I know it might seem strange for me as a preacher to take this position, refusing to just accept something and choosing to let the bottom fall out, even if it produces more suffering temporarily. But this wisdom comes from my faith. Do you remember the story? Moses would not compromise with Pharaoh. “Let my people go” meant all, not some. And it resulted in more temporary suffering on the path to full freedom.
We must not forget that this is the week when Rosa Parks sat down on a bus and an entire community walked 381 days in the face of violence because they refused to compromise. Doing so, they exposed Jim Crow to the world and won new allies. If they had compromised for a more “humane” application of segregation or more “Negro” bus drivers, we may have never had the kind of civil rights movement that came into being.
And perhaps you recall what the Scripture, in St. Paul’s letter to the Colossians, says about how Jesus could have compromised and not suffered, but it was important to expose the evil and injustice openly.
The point I’m making is that many poor and low-wealth people would rather see you and others fight—and they would rather join you in that fight—than to see a so-called compromise that is not even half of what’s needed touted as easing pain though most of the pain would continue anyway. We hear you and others saying now that we have to do something, but when “centrist” Republicans had the leverage of the Supreme Court seat, they demanded nothing. Now they want to pass the least amount possible and act as though it is a compassionate act. They are all over the TV now touting the $900 billion. Where were they when the HEROES Act was first passed? For them to act as though they are coming to the rescue now is like throwing a drowning man a life raft with a hole in it when you could have given him a lifeboat with an inboard motor. It is cruel hypocrisy.
You may get something done, but we would be mistaken as a society to celebrate your efforts and compromise. We cannot normalize the celebration of mediocre and always accept the least common denominator when it comes to poor and low-wealth people and the essential workers of this nation. If your gang of six had truly been moved by conscience, stood together, and fought for just relief before the Barrett confirmation, McConnell would have bowed and the president would have given in.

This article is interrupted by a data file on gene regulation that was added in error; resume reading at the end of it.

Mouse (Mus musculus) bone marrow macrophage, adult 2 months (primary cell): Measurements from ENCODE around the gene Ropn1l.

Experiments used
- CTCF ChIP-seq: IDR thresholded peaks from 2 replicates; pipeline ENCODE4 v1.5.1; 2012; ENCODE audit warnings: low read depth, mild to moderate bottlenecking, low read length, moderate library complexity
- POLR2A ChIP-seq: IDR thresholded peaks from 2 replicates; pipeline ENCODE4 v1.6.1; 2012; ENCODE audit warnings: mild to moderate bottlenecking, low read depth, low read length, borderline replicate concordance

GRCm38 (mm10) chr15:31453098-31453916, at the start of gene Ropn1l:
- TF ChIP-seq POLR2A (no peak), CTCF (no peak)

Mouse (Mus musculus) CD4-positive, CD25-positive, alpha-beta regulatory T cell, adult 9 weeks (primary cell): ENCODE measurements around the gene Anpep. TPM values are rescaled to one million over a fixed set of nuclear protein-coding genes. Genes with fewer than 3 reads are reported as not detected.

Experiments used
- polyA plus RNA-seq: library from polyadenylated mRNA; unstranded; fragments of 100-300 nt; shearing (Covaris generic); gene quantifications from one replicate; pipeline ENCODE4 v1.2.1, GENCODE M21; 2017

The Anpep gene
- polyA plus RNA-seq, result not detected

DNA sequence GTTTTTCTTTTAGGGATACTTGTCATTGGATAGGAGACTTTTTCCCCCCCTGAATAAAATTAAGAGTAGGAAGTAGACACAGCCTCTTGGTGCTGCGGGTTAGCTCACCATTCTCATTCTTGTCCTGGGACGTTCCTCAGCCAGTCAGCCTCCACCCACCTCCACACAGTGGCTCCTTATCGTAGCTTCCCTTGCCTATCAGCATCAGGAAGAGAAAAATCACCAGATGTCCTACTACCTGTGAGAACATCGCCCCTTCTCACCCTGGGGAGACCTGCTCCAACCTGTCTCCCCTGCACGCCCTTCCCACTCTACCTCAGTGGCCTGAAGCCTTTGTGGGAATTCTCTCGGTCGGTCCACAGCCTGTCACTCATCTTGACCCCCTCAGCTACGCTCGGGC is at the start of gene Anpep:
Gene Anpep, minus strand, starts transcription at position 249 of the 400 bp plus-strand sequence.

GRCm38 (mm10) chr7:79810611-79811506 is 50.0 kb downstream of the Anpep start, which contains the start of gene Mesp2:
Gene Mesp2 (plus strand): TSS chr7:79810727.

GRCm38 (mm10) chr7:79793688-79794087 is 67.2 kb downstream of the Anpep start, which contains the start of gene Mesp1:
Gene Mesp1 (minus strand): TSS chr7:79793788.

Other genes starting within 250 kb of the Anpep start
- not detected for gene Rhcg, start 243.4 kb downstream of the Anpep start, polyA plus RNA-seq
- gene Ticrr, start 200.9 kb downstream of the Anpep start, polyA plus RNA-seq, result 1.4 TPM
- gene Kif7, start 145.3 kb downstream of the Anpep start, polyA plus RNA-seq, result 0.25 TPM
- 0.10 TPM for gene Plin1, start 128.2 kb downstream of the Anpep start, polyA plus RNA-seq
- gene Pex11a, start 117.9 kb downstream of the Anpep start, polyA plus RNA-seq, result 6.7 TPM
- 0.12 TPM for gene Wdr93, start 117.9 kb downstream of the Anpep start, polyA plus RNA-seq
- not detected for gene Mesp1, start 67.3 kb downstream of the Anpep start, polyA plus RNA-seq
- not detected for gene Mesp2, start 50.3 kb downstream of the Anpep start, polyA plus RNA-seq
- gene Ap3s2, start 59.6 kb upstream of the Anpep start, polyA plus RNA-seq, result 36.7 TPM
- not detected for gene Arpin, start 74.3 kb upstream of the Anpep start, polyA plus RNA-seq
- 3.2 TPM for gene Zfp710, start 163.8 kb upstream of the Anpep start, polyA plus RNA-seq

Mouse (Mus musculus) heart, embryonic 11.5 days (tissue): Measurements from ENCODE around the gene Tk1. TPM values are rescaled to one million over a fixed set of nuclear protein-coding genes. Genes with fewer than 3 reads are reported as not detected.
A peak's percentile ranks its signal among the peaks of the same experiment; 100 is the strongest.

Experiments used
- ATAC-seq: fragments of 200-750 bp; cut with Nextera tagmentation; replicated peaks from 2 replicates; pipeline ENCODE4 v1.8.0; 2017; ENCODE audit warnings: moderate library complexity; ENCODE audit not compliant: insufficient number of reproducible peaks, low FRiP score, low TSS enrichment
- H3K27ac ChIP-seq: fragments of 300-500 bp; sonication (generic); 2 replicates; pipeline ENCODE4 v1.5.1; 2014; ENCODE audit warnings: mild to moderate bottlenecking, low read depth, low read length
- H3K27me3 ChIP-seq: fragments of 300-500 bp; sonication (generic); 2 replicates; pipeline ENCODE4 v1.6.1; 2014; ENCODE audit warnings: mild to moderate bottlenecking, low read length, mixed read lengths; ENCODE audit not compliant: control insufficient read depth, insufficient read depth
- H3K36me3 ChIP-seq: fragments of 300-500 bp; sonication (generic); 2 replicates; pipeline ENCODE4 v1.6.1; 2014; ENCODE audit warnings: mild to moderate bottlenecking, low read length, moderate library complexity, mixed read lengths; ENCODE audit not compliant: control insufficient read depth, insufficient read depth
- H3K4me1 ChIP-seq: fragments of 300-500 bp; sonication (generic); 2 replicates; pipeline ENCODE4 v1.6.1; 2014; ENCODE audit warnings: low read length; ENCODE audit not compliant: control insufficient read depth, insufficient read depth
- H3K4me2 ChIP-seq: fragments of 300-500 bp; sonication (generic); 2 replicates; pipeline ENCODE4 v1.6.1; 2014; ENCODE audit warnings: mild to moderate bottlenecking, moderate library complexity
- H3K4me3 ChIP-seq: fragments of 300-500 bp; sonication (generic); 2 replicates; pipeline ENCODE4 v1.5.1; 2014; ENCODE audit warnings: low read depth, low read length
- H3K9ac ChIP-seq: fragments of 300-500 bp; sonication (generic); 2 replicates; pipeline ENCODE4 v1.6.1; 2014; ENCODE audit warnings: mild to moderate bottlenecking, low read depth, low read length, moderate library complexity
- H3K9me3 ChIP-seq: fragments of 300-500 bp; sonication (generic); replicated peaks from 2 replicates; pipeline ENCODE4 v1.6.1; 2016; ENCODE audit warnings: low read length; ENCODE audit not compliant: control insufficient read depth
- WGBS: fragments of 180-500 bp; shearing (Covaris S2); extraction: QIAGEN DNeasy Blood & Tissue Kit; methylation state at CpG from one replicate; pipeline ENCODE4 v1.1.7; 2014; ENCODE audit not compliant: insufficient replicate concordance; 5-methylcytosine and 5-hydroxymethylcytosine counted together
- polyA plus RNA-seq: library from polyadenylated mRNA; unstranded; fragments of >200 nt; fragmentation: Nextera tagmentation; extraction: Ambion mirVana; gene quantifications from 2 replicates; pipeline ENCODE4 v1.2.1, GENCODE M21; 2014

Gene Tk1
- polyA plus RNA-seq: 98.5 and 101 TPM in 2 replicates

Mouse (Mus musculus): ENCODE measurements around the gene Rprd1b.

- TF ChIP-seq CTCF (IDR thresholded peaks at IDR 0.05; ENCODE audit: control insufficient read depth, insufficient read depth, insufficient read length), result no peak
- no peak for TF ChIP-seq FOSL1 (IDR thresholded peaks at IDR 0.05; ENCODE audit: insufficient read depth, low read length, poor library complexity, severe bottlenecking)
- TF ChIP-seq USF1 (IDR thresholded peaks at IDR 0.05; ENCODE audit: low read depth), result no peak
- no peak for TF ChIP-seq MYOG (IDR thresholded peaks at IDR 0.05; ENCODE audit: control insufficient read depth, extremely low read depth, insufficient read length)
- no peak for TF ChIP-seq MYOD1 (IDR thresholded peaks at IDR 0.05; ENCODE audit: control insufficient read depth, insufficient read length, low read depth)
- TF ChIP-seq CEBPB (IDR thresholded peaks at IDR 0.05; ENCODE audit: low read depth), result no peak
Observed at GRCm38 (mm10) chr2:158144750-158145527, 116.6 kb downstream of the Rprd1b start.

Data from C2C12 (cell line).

This is not principled compromise but pitiful capitulation to a mean-spirited majority leader who is allowing even his own constituents from the mountains to the cities to suffer while he caters to the greedy and those with a lust for power above all else.
To have to compromise in the midst of a deadly pandemic with over 265,000 dead feels like the Three-Fifths Compromise during slavery. It was wrong then, and compromise is wrong now. What is needed is character. McConnell and any who have helped the wealthy while they let the poor suffer and die will face the judgment of God. I say this with great love and tears for this nation. But the blood of all those who suffer and die needlessly is on the hands of the US Senate.
Many of us believe that you all have not fought McConnell hard enough in the open. We know instinctively that if this disease was destroying the lives of the wealthy, the lives of senators and their families, there would be an all-out public battle. Imagine for a moment that suddenly the pandemic caused every senator to lose their income, their food, their homes, their health, and their lives. If that happened and McConnell was blocking help, there would be calls for the people to rise up, to march on the communities where politicians live. If there was compromise after this kind of fight, and it was a principled compromise that cut what the wealthy get so that the poor and low-wealth have everything they need, perhaps that could be morally justified. But the compromise being suggested now is morally indefensible, constitutionally inconsistent, and economically insane.
Those of you who sit in the Senate can refuse to act or make backroom deals because the poor and low-wealth are so thoroughly dismissed. The word “poor” is hardly if ever even spoken on the Senate floor. And because the primary pain is felt by poor and low-wealth people and communities like those in Appalachia and Alabama, stalling and compromise have been the order of the day. This is the great sin of this moment.
All those who are refusing to do right by the least of these are under judgment, not just in the hereafter but now. James, the brother of Jesus, speaking as led by the Spirit of God, said it like this:
Now listen, you rich people, weep and wail because of the misery that is coming on you. Your wealth has rotted, and moths have eaten your clothes. Your gold and silver are corroded. Their corrosion will testify against you and eat your flesh like fire. You have hoarded wealth in the last days. Look! The wages you failed to pay the workers who mowed your fields are crying out against you. The cries of the harvesters have reached the ears of the Lord Almighty. You have lived on earth in luxury and self-indulgence. You have fattened yourselves in the day of slaughter. You have condemned and murdered the innocent one, who was not opposing you.
With deep love for the people and hope that you will hear the Spirit of the Lord through my feeble words and human effort,
Co-Chair, Poor People’s Campaign: A National Call for Moral Revival